Tiny fruit tree leaf roller larvae are webbing and feeding on leaves. Apple flea weevils are actively making holes in leaves and blossoms in organic and abandoned apple trees.

Pear (Bartlett) fruit are ranging from 10 to 12 mm diameter in the south end of the region. Scab and pear psylla management are the major concerns.

Small fruit

Grape shoot lengthening continues on Concord juice grapes and early hybrids like Marquette. Advanced areas have shoot lengths of 8-12 inches. Other hybrids have shoot lengths of 4-8 inches. Vinifera varieties are at first leaf to 4-inch shoots, depending on variety.

With the warmer temperatures last week, the freeze damage from late April has become more noticeable. Secondary buds are at bud burst in these locations. Wine grape prospects still look good. Juice grapes with good air drainage also appear in good shape.

The disease focus is on phomopsis, black rot, anthracnose and powdery mildew. With the mild winter, expect high levels of surviving inoculum on shoots, dried clusters and canes. Generally wet conditions are necessary for disease development. Powdery mildew is the exception. It prefers humid conditions with no rain and average temperatures in the 60s and 70s. This weekend may be conducive to disease development.

Pinot Noir grapes.
Shoot expansion is ongoing. With the mild winter, expect high levels of surviving inoculum on shoots, dried clusters and canes. Photo by Mike Reinke, MSU Extension.

Blueberry bloom is here! The window for application of copper, Sulforix or lime sulfur products to suppress early season diseases is closing. As leaves expand, mummy berry and phomopsis shoot strikes are the main disease focus. We found several mummy berry shoot strikes while scouting in the Bangor, Michigan, area.

Blueberry crop.
Bloom has begun in blueberries! Honey, bumble and solitary native bees have been hard at work. Photo by Cheyenne Sloan, MSU Extension.

Strawberries have greened up and new leaves continue to emerge from the crown, blooms are out. Growers are starting to think about fruit rot sprays. If you are still hoping to spray for weeds, make sure and check the pre-harvest interval (PHI) when selecting an herbicide. We are getting to the part of spring where some herbicide PHIs are cutting it close to predicted harvest dates.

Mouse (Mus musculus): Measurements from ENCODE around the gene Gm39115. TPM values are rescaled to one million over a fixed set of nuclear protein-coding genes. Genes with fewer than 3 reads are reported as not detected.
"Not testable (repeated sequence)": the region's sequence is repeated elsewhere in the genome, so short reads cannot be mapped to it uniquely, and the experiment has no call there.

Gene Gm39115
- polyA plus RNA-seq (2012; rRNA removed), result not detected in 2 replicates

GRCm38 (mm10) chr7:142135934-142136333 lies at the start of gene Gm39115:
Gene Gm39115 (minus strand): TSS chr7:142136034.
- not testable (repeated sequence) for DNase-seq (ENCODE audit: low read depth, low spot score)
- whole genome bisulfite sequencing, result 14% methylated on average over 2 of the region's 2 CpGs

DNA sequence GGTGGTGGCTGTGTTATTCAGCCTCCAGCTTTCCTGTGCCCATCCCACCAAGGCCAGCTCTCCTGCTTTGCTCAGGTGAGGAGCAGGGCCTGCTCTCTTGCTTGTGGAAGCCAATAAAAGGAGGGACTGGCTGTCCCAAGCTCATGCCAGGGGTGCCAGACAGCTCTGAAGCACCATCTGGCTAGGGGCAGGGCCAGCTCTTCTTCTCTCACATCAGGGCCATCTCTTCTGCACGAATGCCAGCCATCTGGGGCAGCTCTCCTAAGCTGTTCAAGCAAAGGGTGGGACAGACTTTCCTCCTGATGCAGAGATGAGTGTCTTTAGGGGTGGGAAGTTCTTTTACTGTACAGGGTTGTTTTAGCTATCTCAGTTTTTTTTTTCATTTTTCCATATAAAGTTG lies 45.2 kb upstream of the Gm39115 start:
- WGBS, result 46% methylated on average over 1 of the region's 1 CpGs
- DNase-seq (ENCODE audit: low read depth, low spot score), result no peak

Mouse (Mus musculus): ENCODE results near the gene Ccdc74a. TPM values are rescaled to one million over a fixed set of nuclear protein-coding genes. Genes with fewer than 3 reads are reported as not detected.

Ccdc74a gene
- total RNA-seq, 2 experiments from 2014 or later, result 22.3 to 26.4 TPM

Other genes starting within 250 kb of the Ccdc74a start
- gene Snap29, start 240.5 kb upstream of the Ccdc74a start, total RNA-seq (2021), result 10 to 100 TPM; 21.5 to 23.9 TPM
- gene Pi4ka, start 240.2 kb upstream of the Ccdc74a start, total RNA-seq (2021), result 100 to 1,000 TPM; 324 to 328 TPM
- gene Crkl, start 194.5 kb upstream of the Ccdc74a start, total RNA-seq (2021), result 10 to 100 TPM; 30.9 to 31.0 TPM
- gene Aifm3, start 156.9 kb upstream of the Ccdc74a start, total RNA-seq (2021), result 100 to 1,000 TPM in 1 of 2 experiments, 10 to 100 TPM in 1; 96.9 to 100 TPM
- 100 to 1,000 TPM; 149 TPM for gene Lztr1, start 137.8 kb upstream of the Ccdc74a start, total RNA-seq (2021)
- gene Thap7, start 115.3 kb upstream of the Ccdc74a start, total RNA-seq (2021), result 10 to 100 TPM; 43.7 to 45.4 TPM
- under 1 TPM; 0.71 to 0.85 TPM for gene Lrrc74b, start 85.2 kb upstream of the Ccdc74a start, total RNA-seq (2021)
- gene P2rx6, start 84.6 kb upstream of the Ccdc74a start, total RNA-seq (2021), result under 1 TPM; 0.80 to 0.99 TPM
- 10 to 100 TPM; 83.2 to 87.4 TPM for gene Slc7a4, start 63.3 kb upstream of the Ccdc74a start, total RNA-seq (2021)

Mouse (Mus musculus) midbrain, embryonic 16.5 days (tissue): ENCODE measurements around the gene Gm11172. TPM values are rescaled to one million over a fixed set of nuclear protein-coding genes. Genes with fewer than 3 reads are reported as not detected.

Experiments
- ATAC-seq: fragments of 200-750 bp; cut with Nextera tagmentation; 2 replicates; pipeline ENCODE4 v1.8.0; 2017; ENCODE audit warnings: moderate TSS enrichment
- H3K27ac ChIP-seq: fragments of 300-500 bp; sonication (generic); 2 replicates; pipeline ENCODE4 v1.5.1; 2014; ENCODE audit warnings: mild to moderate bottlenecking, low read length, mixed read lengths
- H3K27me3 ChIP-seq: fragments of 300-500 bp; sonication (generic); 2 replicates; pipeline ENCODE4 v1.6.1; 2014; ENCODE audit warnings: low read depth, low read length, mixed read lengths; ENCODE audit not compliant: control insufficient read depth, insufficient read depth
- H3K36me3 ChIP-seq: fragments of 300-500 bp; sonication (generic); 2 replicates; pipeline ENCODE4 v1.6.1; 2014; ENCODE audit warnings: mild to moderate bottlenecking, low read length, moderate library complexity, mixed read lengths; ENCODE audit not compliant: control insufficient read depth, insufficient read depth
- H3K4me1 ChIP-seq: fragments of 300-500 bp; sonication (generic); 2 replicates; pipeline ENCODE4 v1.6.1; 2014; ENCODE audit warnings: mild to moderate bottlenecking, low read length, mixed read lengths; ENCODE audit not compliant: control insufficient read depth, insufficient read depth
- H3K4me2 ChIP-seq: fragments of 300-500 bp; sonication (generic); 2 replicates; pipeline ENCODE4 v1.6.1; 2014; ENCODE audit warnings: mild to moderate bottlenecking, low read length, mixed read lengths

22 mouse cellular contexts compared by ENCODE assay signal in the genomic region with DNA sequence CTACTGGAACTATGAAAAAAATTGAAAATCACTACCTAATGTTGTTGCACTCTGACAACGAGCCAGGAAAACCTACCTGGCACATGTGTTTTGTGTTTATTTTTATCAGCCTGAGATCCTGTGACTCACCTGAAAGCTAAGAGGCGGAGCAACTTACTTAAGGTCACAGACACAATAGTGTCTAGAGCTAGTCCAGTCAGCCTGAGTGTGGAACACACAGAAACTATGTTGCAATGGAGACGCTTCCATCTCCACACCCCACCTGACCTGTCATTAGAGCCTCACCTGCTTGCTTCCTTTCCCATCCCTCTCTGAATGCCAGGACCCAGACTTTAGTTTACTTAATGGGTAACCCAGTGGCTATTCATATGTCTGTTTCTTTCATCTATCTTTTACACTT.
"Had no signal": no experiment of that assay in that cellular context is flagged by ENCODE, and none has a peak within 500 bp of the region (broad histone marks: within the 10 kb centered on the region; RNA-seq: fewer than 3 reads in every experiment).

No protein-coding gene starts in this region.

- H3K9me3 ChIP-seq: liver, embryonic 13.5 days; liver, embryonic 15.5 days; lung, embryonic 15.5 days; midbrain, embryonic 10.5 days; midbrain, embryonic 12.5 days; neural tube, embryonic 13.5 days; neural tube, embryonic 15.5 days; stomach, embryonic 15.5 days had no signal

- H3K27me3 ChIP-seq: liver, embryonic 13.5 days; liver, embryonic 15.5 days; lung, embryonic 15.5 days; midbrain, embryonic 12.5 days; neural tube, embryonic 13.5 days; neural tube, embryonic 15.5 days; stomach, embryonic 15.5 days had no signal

Bramble shoots are lengthening. Flower buds are visible and developing.

Currant and gooseberry bloom is complete. Fruit are beginning to size up.

Paw paw trees are blooming. Bloom count looks very good.

Paw paw crop.
Paw paws have begun bloom. These North American natives rely on flies to pollinate them. Photo by Mike Reinke, MSU Extension.


There will be a blueberry pollination workshop on Wednesday, May 17, in Grand Junction, Michigan. Sign up here. There will be an identical workshop in West Olive, Michigan, on June 1. A signup link for this workshop will be available soon.

The Southwest Michigan Grape IPM meeting will be May 22 from 1 – 4 p.m. at the Southwest Michigan Research and Extension Center near Benton Harbor, Michigan. We will have a host of Michigan State University Extension talent come discuss all things IPM (integrated pest management). The meeting is free and no registration is required. You can get three RUP credits as well.

Our regular southwest Monday fruit IPM updates are once again a hybrid format. The meetings are held in-person with virtual attending also available online. Our first meeting was Monday, April 10, at 5:30 p.m. and will continue through the rest of the season. You need to register to receive the Zoom link and password for these meetings. The webinars are free and one pesticide applicator credit is available for each meeting. The same Zoom link will be used with all the Monday meetings—you only need to register once.

This work is supported by the Crop Protection and Pest Management Program [grant no 2021-70006-35450] from the USDA National Institute of Food and Agriculture. Any opinions, findings, conclusions, or recommendations expressed in this publication are those of the author(s) and do not necessarily reflect the view of the U.S. Department of Agriculture.